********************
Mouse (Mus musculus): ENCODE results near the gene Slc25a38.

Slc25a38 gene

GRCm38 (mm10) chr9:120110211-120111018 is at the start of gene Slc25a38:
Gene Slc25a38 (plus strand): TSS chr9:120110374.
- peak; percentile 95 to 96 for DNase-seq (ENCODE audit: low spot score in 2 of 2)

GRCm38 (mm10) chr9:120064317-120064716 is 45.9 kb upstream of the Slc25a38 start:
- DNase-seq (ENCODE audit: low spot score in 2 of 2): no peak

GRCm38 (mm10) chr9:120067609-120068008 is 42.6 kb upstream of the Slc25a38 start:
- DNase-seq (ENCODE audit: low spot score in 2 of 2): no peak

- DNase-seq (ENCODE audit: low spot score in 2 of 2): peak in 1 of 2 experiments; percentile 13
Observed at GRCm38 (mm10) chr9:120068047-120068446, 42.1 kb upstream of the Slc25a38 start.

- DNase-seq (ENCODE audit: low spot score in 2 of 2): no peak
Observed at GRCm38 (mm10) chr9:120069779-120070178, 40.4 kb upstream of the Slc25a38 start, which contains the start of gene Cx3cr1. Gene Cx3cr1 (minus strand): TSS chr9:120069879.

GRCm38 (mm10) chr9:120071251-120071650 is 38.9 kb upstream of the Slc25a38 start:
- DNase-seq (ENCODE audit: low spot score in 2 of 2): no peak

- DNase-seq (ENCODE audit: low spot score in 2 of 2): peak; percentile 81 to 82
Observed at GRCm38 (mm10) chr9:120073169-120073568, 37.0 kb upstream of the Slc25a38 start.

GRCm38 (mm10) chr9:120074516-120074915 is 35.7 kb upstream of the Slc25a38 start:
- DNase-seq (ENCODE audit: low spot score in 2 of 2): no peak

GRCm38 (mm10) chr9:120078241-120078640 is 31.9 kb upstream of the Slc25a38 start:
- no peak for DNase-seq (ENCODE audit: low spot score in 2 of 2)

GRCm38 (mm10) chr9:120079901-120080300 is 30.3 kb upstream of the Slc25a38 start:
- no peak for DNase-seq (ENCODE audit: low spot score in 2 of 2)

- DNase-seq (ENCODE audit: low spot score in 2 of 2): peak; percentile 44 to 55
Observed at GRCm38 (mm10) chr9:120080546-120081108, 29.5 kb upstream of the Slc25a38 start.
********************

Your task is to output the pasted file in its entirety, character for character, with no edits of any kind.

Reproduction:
Mouse (Mus musculus): ENCODE results near the gene Slc25a38.

Slc25a38 gene

GRCm38 (mm10) chr9:120110211-120111018 is at the start of gene Slc25a38:
Gene Slc25a38 (plus strand): TSS chr9:120110374.
- peak; percentile 95 to 96 for DNase-seq (ENCODE audit: low spot score in 2 of 2)

GRCm38 (mm10) chr9:120064317-120064716 is 45.9 kb upstream of the Slc25a38 start:
- DNase-seq (ENCODE audit: low spot score in 2 of 2): no peak

GRCm38 (mm10) chr9:120067609-120068008 is 42.6 kb upstream of the Slc25a38 start:
- DNase-seq (ENCODE audit: low spot score in 2 of 2): no peak

- DNase-seq (ENCODE audit: low spot score in 2 of 2): peak in 1 of 2 experiments; percentile 13
Observed at GRCm38 (mm10) chr9:120068047-120068446, 42.1 kb upstream of the Slc25a38 start.

- DNase-seq (ENCODE audit: low spot score in 2 of 2): no peak
Observed at GRCm38 (mm10) chr9:120069779-120070178, 40.4 kb upstream of the Slc25a38 start, which contains the start of gene Cx3cr1. Gene Cx3cr1 (minus strand): TSS chr9:120069879.

GRCm38 (mm10) chr9:120071251-120071650 is 38.9 kb upstream of the Slc25a38 start:
- DNase-seq (ENCODE audit: low spot score in 2 of 2): no peak

- DNase-seq (ENCODE audit: low spot score in 2 of 2): peak; percentile 81 to 82
Observed at GRCm38 (mm10) chr9:120073169-120073568, 37.0 kb upstream of the Slc25a38 start.

GRCm38 (mm10) chr9:120074516-120074915 is 35.7 kb upstream of the Slc25a38 start:
- DNase-seq (ENCODE audit: low spot score in 2 of 2): no peak

GRCm38 (mm10) chr9:120078241-120078640 is 31.9 kb upstream of the Slc25a38 start:
- no peak for DNase-seq (ENCODE audit: low spot score in 2 of 2)

GRCm38 (mm10) chr9:120079901-120080300 is 30.3 kb upstream of the Slc25a38 start:
- no peak for DNase-seq (ENCODE audit: low spot score in 2 of 2)

- DNase-seq (ENCODE audit: low spot score in 2 of 2): peak; percentile 44 to 55
Observed at GRCm38 (mm10) chr9:120080546-120081108, 29.5 kb upstream of the Slc25a38 start.